If New Jersey has another prolonged dry spell and a drought emergency is declared, how would you feel about drinking recycled water from your shower, dishwasher or toilet?

According to Stevens Institute of Technology environmental engineering professor David Vaccari, we’ve already got the technology to do this.

“A biological treatment would be utilized using bacteria to remove and biodegrade the contaminant. Additional cleaning would be done with what are known as flocculants that remove the particles, including a lot of the bacteria. And then we add disinfectants to kill or inactivate whatever bacteria are left, and then filter it again,” he said.

The professor noted additional treatment might also be done with activated carbon to ensure the water tastes good.

“It would certainly look pure. It would be extremely pure looking, no particles present in there and you wouldn’t detect harmful levels of chemicals that might be in there,” he said.

Vaccari said transporting sewage to purifying and filtration plants would be feasible, but not cheap.

“To take the wastewater and make it available as a drinking water supply, you’ve got to pump it back (to treatment plants near reservoirs) and that’s a big energy cost right there,” he said.

The professor stressed if there were ever done on a large scale in New Jersey, “we would want to do additional polishing, both to meet stringent water quality standards, and also to give people the confidence that their water is pure.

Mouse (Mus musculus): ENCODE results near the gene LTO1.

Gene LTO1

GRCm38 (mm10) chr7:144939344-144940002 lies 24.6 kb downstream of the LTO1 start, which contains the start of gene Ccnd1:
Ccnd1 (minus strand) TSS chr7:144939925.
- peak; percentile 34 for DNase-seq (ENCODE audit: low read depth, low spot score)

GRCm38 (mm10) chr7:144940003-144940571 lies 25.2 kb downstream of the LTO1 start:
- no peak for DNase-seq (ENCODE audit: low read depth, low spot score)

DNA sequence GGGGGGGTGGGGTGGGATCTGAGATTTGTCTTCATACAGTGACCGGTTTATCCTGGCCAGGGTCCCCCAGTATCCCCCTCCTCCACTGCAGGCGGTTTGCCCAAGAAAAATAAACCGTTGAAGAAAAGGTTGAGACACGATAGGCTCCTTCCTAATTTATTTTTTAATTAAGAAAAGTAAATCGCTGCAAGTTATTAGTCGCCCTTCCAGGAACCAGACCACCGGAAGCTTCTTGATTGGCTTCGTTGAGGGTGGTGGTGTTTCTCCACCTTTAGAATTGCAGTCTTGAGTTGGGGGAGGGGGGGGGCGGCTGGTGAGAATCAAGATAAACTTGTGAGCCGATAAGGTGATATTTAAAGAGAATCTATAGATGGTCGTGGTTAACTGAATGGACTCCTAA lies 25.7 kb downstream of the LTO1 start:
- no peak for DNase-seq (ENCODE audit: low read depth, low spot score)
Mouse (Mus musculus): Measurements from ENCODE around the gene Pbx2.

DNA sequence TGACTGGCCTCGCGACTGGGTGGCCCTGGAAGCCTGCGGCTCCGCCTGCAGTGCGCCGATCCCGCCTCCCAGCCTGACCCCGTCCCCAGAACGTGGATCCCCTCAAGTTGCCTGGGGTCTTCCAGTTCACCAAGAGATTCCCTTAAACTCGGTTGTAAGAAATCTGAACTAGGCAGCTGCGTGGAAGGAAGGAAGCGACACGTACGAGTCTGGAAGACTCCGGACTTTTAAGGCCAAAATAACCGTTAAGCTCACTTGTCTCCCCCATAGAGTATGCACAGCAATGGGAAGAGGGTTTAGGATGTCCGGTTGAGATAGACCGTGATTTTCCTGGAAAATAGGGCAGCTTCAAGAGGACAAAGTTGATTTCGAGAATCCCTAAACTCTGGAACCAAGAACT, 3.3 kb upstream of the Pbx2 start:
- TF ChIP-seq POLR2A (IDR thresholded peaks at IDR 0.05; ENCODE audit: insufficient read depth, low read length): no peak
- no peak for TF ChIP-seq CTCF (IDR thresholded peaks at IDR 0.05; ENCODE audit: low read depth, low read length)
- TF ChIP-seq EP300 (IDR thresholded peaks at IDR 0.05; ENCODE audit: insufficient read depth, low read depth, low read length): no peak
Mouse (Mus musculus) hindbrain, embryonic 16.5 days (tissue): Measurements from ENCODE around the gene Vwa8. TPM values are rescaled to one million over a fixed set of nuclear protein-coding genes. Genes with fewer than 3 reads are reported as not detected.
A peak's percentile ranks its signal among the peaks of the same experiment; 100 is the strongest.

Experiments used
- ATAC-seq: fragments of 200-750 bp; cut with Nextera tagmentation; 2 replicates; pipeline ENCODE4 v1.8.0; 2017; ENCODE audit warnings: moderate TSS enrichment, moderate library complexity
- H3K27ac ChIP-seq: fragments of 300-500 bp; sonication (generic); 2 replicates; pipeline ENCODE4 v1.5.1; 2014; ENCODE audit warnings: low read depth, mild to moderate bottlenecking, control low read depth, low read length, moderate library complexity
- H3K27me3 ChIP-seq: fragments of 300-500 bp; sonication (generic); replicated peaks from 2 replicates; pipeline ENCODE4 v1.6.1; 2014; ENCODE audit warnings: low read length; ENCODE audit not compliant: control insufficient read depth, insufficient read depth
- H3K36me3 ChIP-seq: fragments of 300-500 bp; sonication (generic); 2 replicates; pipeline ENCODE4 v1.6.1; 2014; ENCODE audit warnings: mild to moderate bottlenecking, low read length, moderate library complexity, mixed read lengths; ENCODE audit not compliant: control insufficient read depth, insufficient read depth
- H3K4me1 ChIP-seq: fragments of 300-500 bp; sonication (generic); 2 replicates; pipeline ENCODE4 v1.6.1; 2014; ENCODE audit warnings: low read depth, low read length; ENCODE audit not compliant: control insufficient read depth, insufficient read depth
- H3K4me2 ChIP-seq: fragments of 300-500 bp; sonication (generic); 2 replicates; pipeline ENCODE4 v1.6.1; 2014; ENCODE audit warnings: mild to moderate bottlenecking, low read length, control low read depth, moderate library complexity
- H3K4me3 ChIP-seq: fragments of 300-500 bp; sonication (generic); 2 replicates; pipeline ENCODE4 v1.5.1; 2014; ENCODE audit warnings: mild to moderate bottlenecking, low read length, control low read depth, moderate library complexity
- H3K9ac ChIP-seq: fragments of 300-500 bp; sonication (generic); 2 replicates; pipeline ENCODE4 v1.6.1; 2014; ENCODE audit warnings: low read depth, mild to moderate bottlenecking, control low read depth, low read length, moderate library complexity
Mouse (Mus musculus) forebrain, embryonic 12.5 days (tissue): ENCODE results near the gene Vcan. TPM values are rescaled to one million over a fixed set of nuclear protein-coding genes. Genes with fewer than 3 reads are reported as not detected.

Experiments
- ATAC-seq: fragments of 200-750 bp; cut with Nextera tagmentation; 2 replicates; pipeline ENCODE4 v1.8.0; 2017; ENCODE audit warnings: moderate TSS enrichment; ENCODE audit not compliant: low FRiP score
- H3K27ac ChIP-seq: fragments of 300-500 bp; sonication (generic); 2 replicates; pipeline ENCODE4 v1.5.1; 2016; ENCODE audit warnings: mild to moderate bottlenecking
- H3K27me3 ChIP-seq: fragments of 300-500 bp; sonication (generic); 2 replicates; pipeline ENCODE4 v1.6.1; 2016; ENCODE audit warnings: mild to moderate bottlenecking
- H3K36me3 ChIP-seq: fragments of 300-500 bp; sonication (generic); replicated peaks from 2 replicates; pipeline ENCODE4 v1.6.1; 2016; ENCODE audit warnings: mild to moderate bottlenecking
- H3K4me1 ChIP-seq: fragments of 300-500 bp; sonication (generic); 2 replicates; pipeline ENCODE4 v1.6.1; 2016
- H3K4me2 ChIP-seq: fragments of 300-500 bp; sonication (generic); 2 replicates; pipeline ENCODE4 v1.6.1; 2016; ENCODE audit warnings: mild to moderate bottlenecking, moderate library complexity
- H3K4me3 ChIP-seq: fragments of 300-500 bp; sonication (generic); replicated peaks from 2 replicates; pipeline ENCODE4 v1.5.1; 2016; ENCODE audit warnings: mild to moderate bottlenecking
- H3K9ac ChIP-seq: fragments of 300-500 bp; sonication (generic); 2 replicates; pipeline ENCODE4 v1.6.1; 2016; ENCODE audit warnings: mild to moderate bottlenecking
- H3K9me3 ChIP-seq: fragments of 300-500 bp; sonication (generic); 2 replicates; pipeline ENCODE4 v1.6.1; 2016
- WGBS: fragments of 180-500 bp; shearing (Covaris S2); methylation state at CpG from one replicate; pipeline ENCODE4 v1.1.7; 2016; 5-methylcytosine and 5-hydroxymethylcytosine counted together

However, he don’t believe this will happen any time soon.

“I think 10 years would be the soonest you’re likely to see it on perhaps some smaller scale or test scales,” he said.

He noted a small recycled water operation like this began in Colorado about four years ago with a capacity of 2 million gallons a day. That cost $14 million to construct.

Perhaps the biggest hurdle to overcome before we begin recycling sewage water is public perception.

“It certainly is looked down on by people," he said. "There’s the so-called famous 'yuck factor' that I think is going to make people turn to other choices first.”

You can contact reporter David Matthau at David.Matthau@townsquaremedia.com.

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